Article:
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“Dear Evan Hansen” shows teenage grief in the social media era

Each generation has its own set of anxieties and tribulations, all urgently cataloged by the pop music writers of the time. “Dear Evan Hansen” is one of the first Broadway musicals to delve into the loneliness and despair of the digital age and the tribute it may demand of teenagers and their parents who are sometimes absent and wavering.

“Dear Evan” – a story of suicide, emotional chaos, young love and storm on social media that occurs when a letter falls into the wrong hands – arrived at Fox Theater this week for its first run in Atlanta, broken hearts, nerves thunderous and spreading his admonition story with an urgent sound.

With the participation of benevolent Ben Levi Ross as a tortured soul Evan and with the wonderfully articulated songs of Benj Pasek and Justin Paul, the show that wiped out the 2017 Tonys, winning six, is one of the hottest tickets of the Atlanta theater season . For the most part, it doesn’t disappoint.

To reveal too much of the plot means to risk ruining everything. Sharing too little means confusing the material and confusing the reader. Proceed with caution.

At first we see that Evan has difficulty coping with the social mechanisms of life and high school. His therapist advised him to write epistles for himself, emphasizing the positive nature of everyday events. When Evan takes a sad note of his feelings of invisibility and his love for Zoe (Maggie McKenna), he falls into the hands of Zoe’s addictive and bad-tempered brother, Connor (Marrick Smith) of short duration.

The next thing you know, Zoe and Connor’s parents, Larry and Cynthia Murphy (Aaron Lazar and Christiane Noll), attacked Evan for clues to Connor’s suicide, as it would appear from the “Dear Evan Hansen” letter that Evan and Connor they were the best of friends, if not more.

While Evan could have lifted the Murphys out of their desperate and misplaced fantasy, he plays together and one mastery leads to another.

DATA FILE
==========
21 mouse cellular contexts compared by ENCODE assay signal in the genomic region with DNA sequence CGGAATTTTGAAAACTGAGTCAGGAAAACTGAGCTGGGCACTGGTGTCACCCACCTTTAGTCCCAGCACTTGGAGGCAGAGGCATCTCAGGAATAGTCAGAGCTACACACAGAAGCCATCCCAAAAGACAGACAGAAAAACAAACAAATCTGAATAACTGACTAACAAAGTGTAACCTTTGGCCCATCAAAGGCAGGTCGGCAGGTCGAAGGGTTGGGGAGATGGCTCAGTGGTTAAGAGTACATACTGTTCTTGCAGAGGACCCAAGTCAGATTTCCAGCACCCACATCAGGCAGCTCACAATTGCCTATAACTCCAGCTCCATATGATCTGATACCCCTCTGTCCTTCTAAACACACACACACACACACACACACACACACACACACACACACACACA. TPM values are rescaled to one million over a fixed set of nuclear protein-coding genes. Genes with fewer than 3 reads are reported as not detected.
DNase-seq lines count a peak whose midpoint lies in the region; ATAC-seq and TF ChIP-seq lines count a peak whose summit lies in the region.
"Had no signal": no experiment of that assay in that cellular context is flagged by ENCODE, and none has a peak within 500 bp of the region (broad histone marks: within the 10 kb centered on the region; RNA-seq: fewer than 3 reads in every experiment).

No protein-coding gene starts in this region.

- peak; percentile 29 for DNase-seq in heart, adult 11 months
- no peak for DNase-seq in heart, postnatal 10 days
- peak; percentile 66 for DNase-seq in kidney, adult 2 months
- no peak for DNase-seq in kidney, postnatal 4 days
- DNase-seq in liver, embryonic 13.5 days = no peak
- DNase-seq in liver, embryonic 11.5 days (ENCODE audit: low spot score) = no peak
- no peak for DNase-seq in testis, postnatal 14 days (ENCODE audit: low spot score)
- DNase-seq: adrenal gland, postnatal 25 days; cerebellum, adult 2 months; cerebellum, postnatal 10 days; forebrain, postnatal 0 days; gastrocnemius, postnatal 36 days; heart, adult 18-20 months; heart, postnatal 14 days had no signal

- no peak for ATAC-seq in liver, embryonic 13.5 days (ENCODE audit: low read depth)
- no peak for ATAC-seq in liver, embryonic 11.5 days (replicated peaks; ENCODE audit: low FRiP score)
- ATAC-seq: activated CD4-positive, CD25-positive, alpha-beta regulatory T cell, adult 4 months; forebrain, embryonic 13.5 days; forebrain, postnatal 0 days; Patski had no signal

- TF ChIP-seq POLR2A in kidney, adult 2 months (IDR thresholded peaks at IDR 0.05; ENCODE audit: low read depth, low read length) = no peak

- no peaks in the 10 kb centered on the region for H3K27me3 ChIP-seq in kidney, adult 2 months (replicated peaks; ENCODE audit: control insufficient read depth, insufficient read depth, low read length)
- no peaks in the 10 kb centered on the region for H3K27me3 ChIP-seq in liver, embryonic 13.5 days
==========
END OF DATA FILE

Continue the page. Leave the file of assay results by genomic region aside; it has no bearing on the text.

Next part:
Classmate Snarky Jared (Jared Goldsmith) is recruited as an accomplice to Evan. Alana (Phoebe Koyabe), an egocentric classmate looking for a cause, suddenly finds one in the powerful tale of Evan and Connor. And a campaign on social media to raise awareness of teenage suicide and rehabilitate an apple orchard where friends are supposed to be hanging around illuminating the Internet.

When Evan’s little lie becomes big and viral, he is suddenly getting the end of the kindness, love and worship that previously eluded him.

Suffice it to say that things don’t end happy. Or them?

In Evan, the Murphys find a surrogate son. In the Murphys, Evan, who had been abandoned by his father when he was young and was unwittingly overlooked by his sweet and hardworking mother, Heidi (Jessica Phillips), finds the support and nourishment he craves. And Alana, who helps understand the unconscious digital blitz that is based on a fiction, gets a reason for being.

My problem with Steven Levenson’s book (the details of which are now overloaded) is that it puts a strain on the limits of common sense. There are too many holes in Evan’s story, red flags all over the place, but the characters apparently don’t want to see the truth.

The positive side is the suspense to bite. There is comedy in the form of embarrassing, aggressive and crafty teenagers. There is a slow, steaming flame in Evan and Zoe’s strange, morbid courtship. (By the way, McKenna is surprisingly good as a wise young woman beyond her years. Her Zoe is intelligent, practical and probably the freest member of the group.)

And there is a masterful design, in the form of video projections (by Peter Nigrini) that describe the frenzy of social media that guides the action. (The sets are by David Korins, costumes by Emily Rebholz, lights by Japhy Weideman, sounds by Nevin Steinberg.)

But deep down, “Dear Evan Hansen” is a profound and devastating display of terror at work in the soul of dear Evan Hansen. A shattered scarecrow of a child is sucked into a private tragedy not of his own creation, only to find that he is so ill-equipped to handle the situation that invents another type of crisis and very public.

In the end, this difficult and provocative musical becomes a lesson in love, redemption and forgiveness, although the path to healing is full of pain. “Dear Evan Hansen” has the ability to tear you apart and somehow make you grateful for the bruises. It will take your breath away. No lie.


“Dear Evan Hansen”

20:00 April 26 and April 27. 14:00 April 27. 13:00 and 18:30 April 28th. Until April 28. $ 59- $ 249. Very few tickets left. Broadway to Atlanta, Fox Theater, 660 Peachtree St., Atlanta; 855-285-8499; foxtheatre.org

Bottom line: riveting